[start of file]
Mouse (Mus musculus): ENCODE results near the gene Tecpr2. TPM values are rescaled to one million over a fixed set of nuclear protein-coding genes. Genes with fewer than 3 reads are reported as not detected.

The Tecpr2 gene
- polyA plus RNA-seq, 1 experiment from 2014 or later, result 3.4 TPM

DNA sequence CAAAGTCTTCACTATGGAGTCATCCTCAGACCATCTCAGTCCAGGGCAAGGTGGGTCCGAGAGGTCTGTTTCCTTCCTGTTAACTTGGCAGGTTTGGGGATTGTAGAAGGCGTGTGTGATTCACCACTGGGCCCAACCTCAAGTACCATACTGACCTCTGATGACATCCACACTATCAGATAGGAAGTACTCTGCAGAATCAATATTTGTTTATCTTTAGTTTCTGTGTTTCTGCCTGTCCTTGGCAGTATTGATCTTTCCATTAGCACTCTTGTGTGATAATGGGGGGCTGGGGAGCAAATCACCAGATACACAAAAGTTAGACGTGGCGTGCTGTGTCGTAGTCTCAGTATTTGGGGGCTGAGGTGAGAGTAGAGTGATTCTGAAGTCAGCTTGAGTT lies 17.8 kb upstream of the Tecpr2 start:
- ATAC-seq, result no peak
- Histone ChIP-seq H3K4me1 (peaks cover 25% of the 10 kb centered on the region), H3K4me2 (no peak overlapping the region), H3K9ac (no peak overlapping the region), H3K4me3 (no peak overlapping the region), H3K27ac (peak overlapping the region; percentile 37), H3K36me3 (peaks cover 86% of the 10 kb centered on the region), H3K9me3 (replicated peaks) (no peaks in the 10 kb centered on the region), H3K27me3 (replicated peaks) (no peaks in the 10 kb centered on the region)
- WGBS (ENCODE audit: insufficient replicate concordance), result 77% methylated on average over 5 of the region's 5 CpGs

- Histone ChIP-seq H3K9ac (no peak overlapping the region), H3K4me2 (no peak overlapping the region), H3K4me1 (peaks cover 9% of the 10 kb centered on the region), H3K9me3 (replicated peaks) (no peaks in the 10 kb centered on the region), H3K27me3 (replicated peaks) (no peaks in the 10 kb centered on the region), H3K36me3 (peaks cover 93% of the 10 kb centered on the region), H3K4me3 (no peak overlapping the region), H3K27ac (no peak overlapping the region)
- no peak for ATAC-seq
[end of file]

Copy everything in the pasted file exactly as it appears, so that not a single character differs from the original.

Mouse (Mus musculus): ENCODE results near the gene Tecpr2. TPM values are rescaled to one million over a fixed set of nuclear protein-coding genes. Genes with fewer than 3 reads are reported as not detected.

The Tecpr2 gene
- polyA plus RNA-seq, 1 experiment from 2014 or later, result 3.4 TPM

DNA sequence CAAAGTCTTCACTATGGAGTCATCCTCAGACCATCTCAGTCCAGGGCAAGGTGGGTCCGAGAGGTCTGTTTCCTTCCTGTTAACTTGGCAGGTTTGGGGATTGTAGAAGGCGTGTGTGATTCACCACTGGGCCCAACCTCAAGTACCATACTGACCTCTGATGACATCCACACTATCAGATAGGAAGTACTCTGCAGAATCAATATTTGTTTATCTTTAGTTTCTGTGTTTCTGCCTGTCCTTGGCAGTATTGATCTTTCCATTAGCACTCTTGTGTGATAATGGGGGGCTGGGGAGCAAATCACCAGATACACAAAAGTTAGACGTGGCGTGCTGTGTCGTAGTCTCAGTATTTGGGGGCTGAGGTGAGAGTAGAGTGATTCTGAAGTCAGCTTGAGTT lies 17.8 kb upstream of the Tecpr2 start:
- ATAC-seq, result no peak
- Histone ChIP-seq H3K4me1 (peaks cover 25% of the 10 kb centered on the region), H3K4me2 (no peak overlapping the region), H3K9ac (no peak overlapping the region), H3K4me3 (no peak overlapping the region), H3K27ac (peak overlapping the region; percentile 37), H3K36me3 (peaks cover 86% of the 10 kb centered on the region), H3K9me3 (replicated peaks) (no peaks in the 10 kb centered on the region), H3K27me3 (replicated peaks) (no peaks in the 10 kb centered on the region)
- WGBS (ENCODE audit: insufficient replicate concordance), result 77% methylated on average over 5 of the region's 5 CpGs

- Histone ChIP-seq H3K9ac (no peak overlapping the region), H3K4me2 (no peak overlapping the region), H3K4me1 (peaks cover 9% of the 10 kb centered on the region), H3K9me3 (replicated peaks) (no peaks in the 10 kb centered on the region), H3K27me3 (replicated peaks) (no peaks in the 10 kb centered on the region), H3K36me3 (peaks cover 93% of the 10 kb centered on the region), H3K4me3 (no peak overlapping the region), H3K27ac (no peak overlapping the region)
- no peak for ATAC-seq